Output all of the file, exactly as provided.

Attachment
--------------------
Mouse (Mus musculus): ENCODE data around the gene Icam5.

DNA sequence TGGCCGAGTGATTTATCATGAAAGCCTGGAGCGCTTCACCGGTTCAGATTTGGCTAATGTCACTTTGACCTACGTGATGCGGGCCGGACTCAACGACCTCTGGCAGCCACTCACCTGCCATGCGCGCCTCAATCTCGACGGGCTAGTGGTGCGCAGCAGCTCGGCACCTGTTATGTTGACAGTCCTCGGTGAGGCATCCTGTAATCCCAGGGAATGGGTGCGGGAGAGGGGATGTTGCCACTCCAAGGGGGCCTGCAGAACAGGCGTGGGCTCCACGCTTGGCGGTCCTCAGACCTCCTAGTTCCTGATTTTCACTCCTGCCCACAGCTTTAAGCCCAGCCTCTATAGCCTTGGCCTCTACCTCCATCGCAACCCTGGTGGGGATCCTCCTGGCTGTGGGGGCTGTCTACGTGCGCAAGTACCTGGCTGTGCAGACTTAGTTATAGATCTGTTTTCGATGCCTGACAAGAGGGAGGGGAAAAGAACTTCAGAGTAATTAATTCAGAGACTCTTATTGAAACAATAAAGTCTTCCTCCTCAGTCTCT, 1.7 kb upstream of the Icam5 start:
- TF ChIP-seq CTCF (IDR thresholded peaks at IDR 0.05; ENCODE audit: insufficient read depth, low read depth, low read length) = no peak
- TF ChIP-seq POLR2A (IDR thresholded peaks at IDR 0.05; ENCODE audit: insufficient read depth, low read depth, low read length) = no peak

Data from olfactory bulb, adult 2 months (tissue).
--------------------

Mouse (Mus musculus): ENCODE data around the gene Icam5.

DNA sequence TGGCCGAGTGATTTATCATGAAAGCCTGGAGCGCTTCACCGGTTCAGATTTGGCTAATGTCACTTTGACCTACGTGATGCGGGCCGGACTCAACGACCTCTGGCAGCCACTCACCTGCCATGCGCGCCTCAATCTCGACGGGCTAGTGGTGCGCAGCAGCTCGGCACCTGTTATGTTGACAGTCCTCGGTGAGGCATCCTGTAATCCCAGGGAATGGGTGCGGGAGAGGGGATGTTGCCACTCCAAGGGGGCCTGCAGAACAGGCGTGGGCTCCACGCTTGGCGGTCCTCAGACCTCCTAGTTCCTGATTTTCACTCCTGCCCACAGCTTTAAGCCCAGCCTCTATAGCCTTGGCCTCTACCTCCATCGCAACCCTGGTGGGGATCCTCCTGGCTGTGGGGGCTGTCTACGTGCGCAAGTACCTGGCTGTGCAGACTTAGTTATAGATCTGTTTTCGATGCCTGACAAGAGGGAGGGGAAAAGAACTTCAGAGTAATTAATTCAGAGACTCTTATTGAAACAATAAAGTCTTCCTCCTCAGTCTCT, 1.7 kb upstream of the Icam5 start:
- TF ChIP-seq CTCF (IDR thresholded peaks at IDR 0.05; ENCODE audit: insufficient read depth, low read depth, low read length) = no peak
- TF ChIP-seq POLR2A (IDR thresholded peaks at IDR 0.05; ENCODE audit: insufficient read depth, low read depth, low read length) = no peak

Data from olfactory bulb, adult 2 months (tissue).